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Hibiscus tea

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Hibiscus tea is the infusion made from the calyces (sepals) of the Hibiscus sabdariffa flower, a herbal tea drink consumed both hot and cold by people around the world. It is also referred to as roselle (another common name for the hibiscus flower), flor de Jamaica in Latin America, karkady in the Middle East, bissap in West Africa, sorrel in Jamaica, and red sorrel in the wider Caribbean, and other names in other regions.

Left: A glass of Agua de Jamaica (Cold Hibiscus Tea) in a restaurant in Cuernavaca, Mexico.

Hibiscus tea has a tart, cranberry-like flavor, and sugar is often added to sweeten the beverage. The tea contains vitamin C and minerals and is used traditionally as a mild medicine.

Hibiscus tea contains 15-30% organic acids, including citric acid, maleic acid, and tartaric acid. It also contains acidic polysaccharides and flavonoid glycosides, such as cyanidin and delphinidin, that give it its characteristic deep red colour.

"Agua de Flor de Jamaica", also called agua de Jamaica and rosa de jamaica, is popular in Jamaica, Mexico, Central America, and parts of South America and the Caribbean. It is one of several common aguas frescas, which are inexpensive beverages typically made from fresh juices or extracts. Agua de Flor de Jamaica is usually prepared by steeping the calyces, along with ginger (in Jamaica), in boiling water, straining the mixture, pressing the calyces (to squeeze all the juice out), adding sugar, and sometimes a little rum (in Jamaica), and stirring. It is served chilled.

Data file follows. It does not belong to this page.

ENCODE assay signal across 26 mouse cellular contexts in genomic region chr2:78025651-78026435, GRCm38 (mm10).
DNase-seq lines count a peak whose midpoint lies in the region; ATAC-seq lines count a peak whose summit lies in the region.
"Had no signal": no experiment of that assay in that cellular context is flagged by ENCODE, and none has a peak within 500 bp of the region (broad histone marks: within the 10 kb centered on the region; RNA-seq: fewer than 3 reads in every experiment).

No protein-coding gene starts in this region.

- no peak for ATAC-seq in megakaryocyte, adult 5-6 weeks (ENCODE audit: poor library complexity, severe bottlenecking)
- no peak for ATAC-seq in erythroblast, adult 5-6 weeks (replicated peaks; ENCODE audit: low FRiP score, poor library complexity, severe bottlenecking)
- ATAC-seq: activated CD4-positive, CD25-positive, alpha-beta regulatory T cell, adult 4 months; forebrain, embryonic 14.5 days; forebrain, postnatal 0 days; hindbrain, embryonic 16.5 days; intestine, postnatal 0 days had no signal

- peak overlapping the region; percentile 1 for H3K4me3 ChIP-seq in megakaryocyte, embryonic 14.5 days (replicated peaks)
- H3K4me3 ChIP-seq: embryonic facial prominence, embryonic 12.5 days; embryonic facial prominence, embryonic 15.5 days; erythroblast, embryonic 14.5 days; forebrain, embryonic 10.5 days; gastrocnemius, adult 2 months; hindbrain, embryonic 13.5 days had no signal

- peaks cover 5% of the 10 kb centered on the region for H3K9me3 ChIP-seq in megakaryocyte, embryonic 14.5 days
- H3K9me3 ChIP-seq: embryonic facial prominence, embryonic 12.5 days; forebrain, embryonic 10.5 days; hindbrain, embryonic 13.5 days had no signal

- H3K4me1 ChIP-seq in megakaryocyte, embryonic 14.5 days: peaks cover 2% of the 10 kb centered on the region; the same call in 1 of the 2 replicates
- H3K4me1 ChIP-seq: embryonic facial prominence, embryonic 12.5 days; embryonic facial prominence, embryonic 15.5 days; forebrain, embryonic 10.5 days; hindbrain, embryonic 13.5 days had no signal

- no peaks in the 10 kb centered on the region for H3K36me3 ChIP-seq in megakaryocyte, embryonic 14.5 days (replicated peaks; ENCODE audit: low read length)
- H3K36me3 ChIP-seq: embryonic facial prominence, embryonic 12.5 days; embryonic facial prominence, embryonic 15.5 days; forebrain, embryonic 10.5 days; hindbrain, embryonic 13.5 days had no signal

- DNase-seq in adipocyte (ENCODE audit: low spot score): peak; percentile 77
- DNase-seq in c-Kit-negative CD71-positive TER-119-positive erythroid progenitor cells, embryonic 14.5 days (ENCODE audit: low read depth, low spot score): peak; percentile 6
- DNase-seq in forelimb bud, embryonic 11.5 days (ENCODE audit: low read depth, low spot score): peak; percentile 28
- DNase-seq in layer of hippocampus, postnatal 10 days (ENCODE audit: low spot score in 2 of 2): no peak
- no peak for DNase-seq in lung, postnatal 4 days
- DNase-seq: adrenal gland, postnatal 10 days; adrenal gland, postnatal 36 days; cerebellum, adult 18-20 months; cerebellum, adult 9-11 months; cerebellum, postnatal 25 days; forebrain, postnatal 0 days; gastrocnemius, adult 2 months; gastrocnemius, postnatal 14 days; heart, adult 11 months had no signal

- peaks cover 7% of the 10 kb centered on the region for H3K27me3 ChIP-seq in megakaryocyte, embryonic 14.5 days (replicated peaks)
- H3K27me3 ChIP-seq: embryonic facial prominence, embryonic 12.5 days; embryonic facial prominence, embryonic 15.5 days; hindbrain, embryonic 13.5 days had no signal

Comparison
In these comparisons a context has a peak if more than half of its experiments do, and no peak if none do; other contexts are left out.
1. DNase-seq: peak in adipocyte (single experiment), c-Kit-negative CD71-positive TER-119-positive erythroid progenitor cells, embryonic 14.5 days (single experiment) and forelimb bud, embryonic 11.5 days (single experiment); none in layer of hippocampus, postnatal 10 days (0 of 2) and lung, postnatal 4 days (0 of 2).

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Dried hibiscus calyces, often labeled Flor de Jamaica, have long been available in health food stores in the United States for making this tea, especially in California and other areas influenced by Mexican customs. Flor de Jamaica has a reputation for being a mild natural diuretic.

Left: Bag of Flor de Jamaica calyces from Mexico, manufactured by Comercial Mexicana.

 

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